Can anyone identify these?

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Aug 11, 2022
I'm trying to identify these body tags, can anybody shed some light on them please?

Thank you Capt. Vic Yes they are relating to a FW 190 from 1942. But, what I find strange is that they are stamped, normally reproductions come as blanks. Because of the lack of damage to the fixing holes it would suggest that they have never been fitted. The two plates on the right of the picture are a real mystery as I can't find any information on them at all.

Thank you for your valued opinion Capt. Vic.
The one on the bottom right is actually for a Junker Ju-52. The triangle symbol is for Junkers Flugzeug- und Motorenwerke.
Thank you vikingBerserker, that is a great help, so it would appear that they are indeed reproductions, I can't understand why they're stamped with the numbers though, as repro's are normally blanks. Dave
The top left one is likely for a device, system or a part (Gerate Nummer) for the aircraft----Kopperschmidt Hamburg is the manufacturer of the system (Hersteller) and now sells and services HVAC but it is not uncommon for wartime builders and suppliers to diversify postwar, so they could well have made systems for the FW 190. The one on the top right has a "Nachbar Nummer" which literally means "replica" and Muster is the "pattern" of the particular part the plate belongs with or possibly the pattern of the plate itself, which is my guess as the plate looks like it could well be the main plate for the entire aircraft, listing the Baujahr ("build year) as '42 (presumably 1942, which makes sense). And the fact it's a replica plate possibly, that is still very interesting. Making replica plates for original items is something restoration specialists routinely do in my (limited) experience, particularly where an antique vehicle is going to be driven, flown, etc., and is attached in the correct place while the precious original is held in safekeeping. (The restorer for my particular 1942 Ford GPW "Jeep" did that for me so that I could keep the original plate in a display case to preserve all its dents, scratches, etc.,, while the new one, with all the complete info and slightly askew stamps in the same places as the original, is much easier to read and can easily be replaced if stolen or otherwise damaged). Werk Nummer is obvious as is Serie Nummer but Sach Nummer is quite interesting (lower left plate) because the manufacturer in this case is listed as Lutherwerke of Braunschweig---and Lutherwerke license built Me110's, 210's and 410's right up until the end of the war (as vikingBerserker correctly deduced in my opinion). The founder, Luther, had established the very first milling machine manufacturing company in Germany in the 1800's (you can find the rest of this interesting history on Wikipedia). So these plates may not only be faithful repros, there may be more to their history than meets the eye. In any case, fantastic to have them and researching the Werk Nummers and the Serie Nummers could be a fun endeavor. One more piece of speculation---for the Tante Ju, the Zeich Nummer may be a reference to the building plan or specification group for that particular aircraft, which would be really interesting to see, if that's true, to what purpose or design spec to which it may have been built. Thank you for sharing the photos of these...hang on to 'em!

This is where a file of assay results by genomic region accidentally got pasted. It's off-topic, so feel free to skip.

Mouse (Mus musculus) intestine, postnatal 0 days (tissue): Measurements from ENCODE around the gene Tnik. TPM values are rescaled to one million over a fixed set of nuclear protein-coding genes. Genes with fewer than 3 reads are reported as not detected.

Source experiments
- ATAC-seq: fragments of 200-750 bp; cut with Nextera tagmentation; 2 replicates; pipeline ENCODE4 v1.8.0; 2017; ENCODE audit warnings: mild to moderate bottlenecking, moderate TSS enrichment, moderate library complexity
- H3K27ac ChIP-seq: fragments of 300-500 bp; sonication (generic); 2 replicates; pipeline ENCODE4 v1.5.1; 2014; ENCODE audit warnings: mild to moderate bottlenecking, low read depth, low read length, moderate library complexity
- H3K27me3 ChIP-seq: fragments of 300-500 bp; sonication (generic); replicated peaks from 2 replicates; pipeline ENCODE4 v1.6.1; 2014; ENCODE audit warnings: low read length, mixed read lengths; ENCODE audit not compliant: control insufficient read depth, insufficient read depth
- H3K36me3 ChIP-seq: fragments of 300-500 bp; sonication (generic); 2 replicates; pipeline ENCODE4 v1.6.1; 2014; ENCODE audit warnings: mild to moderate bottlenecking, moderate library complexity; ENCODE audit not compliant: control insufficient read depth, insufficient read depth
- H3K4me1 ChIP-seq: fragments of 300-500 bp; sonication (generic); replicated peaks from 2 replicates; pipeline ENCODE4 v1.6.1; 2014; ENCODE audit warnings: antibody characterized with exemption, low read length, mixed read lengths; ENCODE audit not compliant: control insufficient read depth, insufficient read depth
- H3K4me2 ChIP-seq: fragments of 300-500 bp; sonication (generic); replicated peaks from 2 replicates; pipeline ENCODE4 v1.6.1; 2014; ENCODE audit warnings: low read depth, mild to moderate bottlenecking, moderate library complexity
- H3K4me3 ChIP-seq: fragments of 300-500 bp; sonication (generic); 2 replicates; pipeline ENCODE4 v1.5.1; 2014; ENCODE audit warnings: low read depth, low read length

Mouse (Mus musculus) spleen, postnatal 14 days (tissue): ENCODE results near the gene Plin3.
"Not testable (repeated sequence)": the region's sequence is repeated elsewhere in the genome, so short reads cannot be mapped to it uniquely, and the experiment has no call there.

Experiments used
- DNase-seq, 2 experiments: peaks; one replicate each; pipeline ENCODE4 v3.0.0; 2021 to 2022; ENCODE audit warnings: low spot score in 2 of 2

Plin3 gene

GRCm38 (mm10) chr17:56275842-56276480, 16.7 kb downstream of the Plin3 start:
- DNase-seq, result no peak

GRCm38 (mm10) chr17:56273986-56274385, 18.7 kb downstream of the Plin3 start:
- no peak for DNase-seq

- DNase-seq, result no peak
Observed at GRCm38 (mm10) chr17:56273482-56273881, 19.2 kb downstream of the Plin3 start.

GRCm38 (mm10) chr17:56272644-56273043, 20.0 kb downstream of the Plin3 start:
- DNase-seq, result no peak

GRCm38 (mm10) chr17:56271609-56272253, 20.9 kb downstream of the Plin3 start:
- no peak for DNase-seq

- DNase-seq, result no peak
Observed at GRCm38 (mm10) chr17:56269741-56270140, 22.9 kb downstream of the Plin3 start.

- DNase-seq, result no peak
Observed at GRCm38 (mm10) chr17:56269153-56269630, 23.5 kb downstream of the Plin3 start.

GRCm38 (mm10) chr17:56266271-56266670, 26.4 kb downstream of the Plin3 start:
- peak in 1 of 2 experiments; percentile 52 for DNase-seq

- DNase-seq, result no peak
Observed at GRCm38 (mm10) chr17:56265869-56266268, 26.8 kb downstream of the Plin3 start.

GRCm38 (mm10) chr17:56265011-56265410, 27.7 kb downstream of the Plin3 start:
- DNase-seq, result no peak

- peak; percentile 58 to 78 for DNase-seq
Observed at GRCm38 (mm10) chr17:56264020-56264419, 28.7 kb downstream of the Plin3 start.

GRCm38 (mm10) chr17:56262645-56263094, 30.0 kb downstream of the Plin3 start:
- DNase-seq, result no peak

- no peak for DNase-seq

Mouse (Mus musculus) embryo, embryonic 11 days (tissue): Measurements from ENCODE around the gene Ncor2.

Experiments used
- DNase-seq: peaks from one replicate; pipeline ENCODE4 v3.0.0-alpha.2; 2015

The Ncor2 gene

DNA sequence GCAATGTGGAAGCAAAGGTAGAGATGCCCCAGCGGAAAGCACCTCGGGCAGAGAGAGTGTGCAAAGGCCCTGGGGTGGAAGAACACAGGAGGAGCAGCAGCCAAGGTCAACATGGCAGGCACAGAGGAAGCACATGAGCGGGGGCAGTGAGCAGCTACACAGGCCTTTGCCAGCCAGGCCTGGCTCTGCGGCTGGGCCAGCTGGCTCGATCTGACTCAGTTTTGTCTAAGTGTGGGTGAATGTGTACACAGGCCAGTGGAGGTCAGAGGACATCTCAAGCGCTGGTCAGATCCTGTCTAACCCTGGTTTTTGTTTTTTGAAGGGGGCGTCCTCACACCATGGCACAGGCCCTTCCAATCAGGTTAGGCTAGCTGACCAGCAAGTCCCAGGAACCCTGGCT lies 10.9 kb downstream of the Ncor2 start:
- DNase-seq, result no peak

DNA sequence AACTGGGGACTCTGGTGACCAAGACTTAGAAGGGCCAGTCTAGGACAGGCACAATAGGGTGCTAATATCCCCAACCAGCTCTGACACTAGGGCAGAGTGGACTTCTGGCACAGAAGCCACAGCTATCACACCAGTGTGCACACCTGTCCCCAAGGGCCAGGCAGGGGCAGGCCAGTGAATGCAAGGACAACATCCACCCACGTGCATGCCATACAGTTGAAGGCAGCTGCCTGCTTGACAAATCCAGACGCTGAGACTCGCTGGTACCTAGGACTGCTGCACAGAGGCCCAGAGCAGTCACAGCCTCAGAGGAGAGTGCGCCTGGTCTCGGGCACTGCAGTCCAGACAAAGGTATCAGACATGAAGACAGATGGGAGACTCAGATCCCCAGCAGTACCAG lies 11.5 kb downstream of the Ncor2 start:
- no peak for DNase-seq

I happen to collect data/ID plates from WW2 German aircraft. I believe the four plates shown are reproductions. They appear to be related to a set of plates, all representing Luftwaffe airplanes, produced in the UK many years ago. My recollection is that they were first available in the '70s. Based on original plates, they are nicely made and could easily be mistaken for originals. The wartime forms are acid-etched with stamped entries, the reproductions I'm speaking of, of which I have examples, appear similar in form. All were made from new aluminum sheet. As first offered, each reproduction was affixed to a card that gave information on the associated aircraft. Some were also sold in frames. These plates are rarely seen today; I doubt many were made or that demand was high. Enjoy!


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